The United Nations (UN) is urging countries to turn toward sustainable land use and plant-based fuels and foods.
This is increasingly important as rising temperatures and climate change continue to impact fertile soil, heightening the risks facing global food security.
More than 500 million people today live in areas affected by erosion linked to climate change, the UN warned on Thursday. With this in view, it added that it is increasingly critical to help limit greenhouse gas emissions before it is too late.
In the future, countries should consider all options to tackle loss and waste, thereby reducing the pressure on land and the resulting greenhouse gas emissions, including by growing plant-based, or so-called “bio” fuels, said co-chair of one of its Working Groups, Jim Skea.
“Reducing greenhouse gas emissions from all sectors is essential,” said Debra Roberts, Co-Chair of Working Group II, before cautioning that there were “limits to the scale of energy crops and afforestation that could be used to achieve this goal”.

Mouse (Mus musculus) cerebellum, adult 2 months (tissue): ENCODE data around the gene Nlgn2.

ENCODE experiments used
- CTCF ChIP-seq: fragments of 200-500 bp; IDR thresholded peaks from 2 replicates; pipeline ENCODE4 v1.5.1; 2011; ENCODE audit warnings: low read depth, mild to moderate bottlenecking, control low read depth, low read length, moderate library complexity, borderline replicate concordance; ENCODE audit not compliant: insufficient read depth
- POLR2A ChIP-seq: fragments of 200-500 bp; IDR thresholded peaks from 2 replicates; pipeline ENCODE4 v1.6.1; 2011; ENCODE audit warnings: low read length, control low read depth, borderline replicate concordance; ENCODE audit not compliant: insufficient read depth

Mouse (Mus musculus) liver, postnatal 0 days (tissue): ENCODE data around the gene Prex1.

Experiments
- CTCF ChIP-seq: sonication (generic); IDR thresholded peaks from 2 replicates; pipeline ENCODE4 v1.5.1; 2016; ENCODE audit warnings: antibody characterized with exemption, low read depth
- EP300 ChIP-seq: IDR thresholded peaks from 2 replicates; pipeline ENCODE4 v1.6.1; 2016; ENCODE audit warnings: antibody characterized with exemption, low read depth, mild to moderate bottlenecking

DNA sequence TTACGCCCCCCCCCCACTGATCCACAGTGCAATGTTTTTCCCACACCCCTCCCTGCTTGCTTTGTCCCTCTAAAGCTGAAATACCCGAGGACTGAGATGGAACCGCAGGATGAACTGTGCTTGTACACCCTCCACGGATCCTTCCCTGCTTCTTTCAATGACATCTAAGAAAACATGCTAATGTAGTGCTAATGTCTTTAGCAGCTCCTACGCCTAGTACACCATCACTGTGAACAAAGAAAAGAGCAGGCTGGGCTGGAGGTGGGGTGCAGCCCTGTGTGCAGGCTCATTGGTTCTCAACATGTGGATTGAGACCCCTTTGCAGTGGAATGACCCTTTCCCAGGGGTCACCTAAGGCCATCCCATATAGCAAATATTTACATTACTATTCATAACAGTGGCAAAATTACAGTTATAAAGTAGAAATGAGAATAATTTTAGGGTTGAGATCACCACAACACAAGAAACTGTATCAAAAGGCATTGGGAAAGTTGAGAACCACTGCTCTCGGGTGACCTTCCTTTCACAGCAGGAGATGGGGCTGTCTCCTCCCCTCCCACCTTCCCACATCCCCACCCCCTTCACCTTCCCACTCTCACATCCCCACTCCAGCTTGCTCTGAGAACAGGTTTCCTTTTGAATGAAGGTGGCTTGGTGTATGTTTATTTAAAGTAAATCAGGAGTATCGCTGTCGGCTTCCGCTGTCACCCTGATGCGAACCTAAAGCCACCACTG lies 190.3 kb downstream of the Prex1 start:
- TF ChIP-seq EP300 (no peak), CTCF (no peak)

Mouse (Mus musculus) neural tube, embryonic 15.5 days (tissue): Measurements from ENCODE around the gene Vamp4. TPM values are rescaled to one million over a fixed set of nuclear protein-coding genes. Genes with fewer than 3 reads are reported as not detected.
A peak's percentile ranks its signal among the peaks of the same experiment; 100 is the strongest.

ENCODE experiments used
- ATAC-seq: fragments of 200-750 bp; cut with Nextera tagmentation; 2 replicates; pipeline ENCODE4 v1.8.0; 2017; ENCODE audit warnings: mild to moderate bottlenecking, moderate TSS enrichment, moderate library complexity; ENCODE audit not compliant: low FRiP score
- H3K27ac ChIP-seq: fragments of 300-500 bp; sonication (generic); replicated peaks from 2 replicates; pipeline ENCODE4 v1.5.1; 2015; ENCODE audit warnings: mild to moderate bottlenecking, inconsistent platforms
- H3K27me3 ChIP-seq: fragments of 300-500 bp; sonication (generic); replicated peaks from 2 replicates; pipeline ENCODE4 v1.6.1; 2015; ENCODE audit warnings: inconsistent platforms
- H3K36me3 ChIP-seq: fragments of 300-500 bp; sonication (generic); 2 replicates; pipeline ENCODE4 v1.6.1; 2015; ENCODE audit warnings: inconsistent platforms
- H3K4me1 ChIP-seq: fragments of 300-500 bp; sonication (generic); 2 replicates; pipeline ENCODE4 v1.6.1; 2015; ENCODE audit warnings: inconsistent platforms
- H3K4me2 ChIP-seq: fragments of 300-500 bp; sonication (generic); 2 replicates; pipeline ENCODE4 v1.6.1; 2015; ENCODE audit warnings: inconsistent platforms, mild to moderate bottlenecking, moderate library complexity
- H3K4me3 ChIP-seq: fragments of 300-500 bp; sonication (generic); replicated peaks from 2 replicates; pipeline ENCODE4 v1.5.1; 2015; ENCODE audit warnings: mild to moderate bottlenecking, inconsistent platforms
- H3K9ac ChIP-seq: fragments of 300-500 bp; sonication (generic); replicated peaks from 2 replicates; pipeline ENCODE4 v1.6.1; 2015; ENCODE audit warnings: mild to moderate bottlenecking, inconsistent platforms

Skea went on to explain that limiting global warming to 1.5 or even two degrees (Celsius) will involve removing carbon dioxide from the atmosphere. Land has a critical role to play in carbon dioxide removal, he emphasized.
“Agricultural practices can help build up carbon in soils, but it could also mean using more bio-energy with or without carbon capture and storage and expanding forests,” he pointed out.
According to an Intergovernmental Panel on Climate Change report, agriculture, forestry and other land use contribute to around a quarter of greenhouse gas emissions.
The panel stressed that it's essential that policy-makers keep this in mind when considering how they should invest, adapt to, and try to mitigate the effects of climate change.
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